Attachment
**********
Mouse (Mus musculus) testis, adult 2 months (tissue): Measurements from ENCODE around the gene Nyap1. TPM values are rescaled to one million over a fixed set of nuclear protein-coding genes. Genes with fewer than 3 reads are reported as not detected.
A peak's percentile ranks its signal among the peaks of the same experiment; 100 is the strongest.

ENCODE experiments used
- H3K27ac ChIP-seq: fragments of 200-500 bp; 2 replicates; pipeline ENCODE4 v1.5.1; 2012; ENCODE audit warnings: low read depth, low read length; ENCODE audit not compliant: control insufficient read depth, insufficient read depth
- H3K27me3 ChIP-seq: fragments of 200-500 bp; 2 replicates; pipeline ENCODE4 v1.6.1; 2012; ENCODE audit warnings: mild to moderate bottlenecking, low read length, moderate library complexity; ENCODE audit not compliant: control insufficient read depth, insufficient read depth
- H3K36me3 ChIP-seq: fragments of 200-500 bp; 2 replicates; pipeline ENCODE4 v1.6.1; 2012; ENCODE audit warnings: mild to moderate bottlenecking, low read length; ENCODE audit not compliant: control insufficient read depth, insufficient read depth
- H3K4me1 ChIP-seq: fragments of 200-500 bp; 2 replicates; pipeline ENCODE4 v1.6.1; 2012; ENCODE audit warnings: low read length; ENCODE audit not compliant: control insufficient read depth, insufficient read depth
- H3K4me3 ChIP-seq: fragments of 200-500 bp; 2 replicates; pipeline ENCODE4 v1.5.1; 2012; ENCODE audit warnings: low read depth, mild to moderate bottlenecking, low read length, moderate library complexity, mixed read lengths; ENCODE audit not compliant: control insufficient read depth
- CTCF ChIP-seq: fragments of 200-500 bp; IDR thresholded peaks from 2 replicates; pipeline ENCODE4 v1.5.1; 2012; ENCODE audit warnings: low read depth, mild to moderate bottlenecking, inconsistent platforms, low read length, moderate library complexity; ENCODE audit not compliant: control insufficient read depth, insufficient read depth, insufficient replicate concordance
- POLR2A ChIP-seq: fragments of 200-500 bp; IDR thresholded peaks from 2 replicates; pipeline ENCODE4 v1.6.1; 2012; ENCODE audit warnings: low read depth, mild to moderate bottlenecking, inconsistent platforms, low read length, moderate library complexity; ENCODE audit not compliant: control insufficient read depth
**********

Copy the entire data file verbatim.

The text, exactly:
Mouse (Mus musculus) testis, adult 2 months (tissue): Measurements from ENCODE around the gene Nyap1. TPM values are rescaled to one million over a fixed set of nuclear protein-coding genes. Genes with fewer than 3 reads are reported as not detected.
A peak's percentile ranks its signal among the peaks of the same experiment; 100 is the strongest.

ENCODE experiments used
- H3K27ac ChIP-seq: fragments of 200-500 bp; 2 replicates; pipeline ENCODE4 v1.5.1; 2012; ENCODE audit warnings: low read depth, low read length; ENCODE audit not compliant: control insufficient read depth, insufficient read depth
- H3K27me3 ChIP-seq: fragments of 200-500 bp; 2 replicates; pipeline ENCODE4 v1.6.1; 2012; ENCODE audit warnings: mild to moderate bottlenecking, low read length, moderate library complexity; ENCODE audit not compliant: control insufficient read depth, insufficient read depth
- H3K36me3 ChIP-seq: fragments of 200-500 bp; 2 replicates; pipeline ENCODE4 v1.6.1; 2012; ENCODE audit warnings: mild to moderate bottlenecking, low read length; ENCODE audit not compliant: control insufficient read depth, insufficient read depth
- H3K4me1 ChIP-seq: fragments of 200-500 bp; 2 replicates; pipeline ENCODE4 v1.6.1; 2012; ENCODE audit warnings: low read length; ENCODE audit not compliant: control insufficient read depth, insufficient read depth
- H3K4me3 ChIP-seq: fragments of 200-500 bp; 2 replicates; pipeline ENCODE4 v1.5.1; 2012; ENCODE audit warnings: low read depth, mild to moderate bottlenecking, low read length, moderate library complexity, mixed read lengths; ENCODE audit not compliant: control insufficient read depth
- CTCF ChIP-seq: fragments of 200-500 bp; IDR thresholded peaks from 2 replicates; pipeline ENCODE4 v1.5.1; 2012; ENCODE audit warnings: low read depth, mild to moderate bottlenecking, inconsistent platforms, low read length, moderate library complexity; ENCODE audit not compliant: control insufficient read depth, insufficient read depth, insufficient replicate concordance
- POLR2A ChIP-seq: fragments of 200-500 bp; IDR thresholded peaks from 2 replicates; pipeline ENCODE4 v1.6.1; 2012; ENCODE audit warnings: low read depth, mild to moderate bottlenecking, inconsistent platforms, low read length, moderate library complexity; ENCODE audit not compliant: control insufficient read depth